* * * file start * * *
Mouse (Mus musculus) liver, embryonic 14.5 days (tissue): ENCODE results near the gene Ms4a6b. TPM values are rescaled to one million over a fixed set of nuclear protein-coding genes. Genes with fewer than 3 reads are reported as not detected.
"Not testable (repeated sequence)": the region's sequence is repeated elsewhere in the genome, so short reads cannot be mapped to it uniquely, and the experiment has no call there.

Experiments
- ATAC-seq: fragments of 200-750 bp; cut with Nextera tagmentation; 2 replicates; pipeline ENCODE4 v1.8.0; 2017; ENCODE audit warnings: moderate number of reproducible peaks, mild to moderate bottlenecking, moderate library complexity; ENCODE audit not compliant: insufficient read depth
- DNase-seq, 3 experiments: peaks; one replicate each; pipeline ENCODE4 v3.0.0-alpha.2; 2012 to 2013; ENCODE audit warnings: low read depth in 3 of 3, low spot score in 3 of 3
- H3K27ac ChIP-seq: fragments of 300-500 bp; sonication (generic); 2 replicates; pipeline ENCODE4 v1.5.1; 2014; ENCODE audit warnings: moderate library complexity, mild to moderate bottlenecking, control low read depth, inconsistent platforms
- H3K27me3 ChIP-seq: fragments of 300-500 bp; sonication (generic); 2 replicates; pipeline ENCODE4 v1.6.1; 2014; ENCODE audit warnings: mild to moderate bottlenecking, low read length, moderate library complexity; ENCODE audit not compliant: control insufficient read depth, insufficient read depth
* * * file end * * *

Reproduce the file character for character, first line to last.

Mouse (Mus musculus) liver, embryonic 14.5 days (tissue): ENCODE results near the gene Ms4a6b. TPM values are rescaled to one million over a fixed set of nuclear protein-coding genes. Genes with fewer than 3 reads are reported as not detected.
"Not testable (repeated sequence)": the region's sequence is repeated elsewhere in the genome, so short reads cannot be mapped to it uniquely, and the experiment has no call there.

Experiments
- ATAC-seq: fragments of 200-750 bp; cut with Nextera tagmentation; 2 replicates; pipeline ENCODE4 v1.8.0; 2017; ENCODE audit warnings: moderate number of reproducible peaks, mild to moderate bottlenecking, moderate library complexity; ENCODE audit not compliant: insufficient read depth
- DNase-seq, 3 experiments: peaks; one replicate each; pipeline ENCODE4 v3.0.0-alpha.2; 2012 to 2013; ENCODE audit warnings: low read depth in 3 of 3, low spot score in 3 of 3
- H3K27ac ChIP-seq: fragments of 300-500 bp; sonication (generic); 2 replicates; pipeline ENCODE4 v1.5.1; 2014; ENCODE audit warnings: moderate library complexity, mild to moderate bottlenecking, control low read depth, inconsistent platforms
- H3K27me3 ChIP-seq: fragments of 300-500 bp; sonication (generic); 2 replicates; pipeline ENCODE4 v1.6.1; 2014; ENCODE audit warnings: mild to moderate bottlenecking, low read length, moderate library complexity; ENCODE audit not compliant: control insufficient read depth, insufficient read depth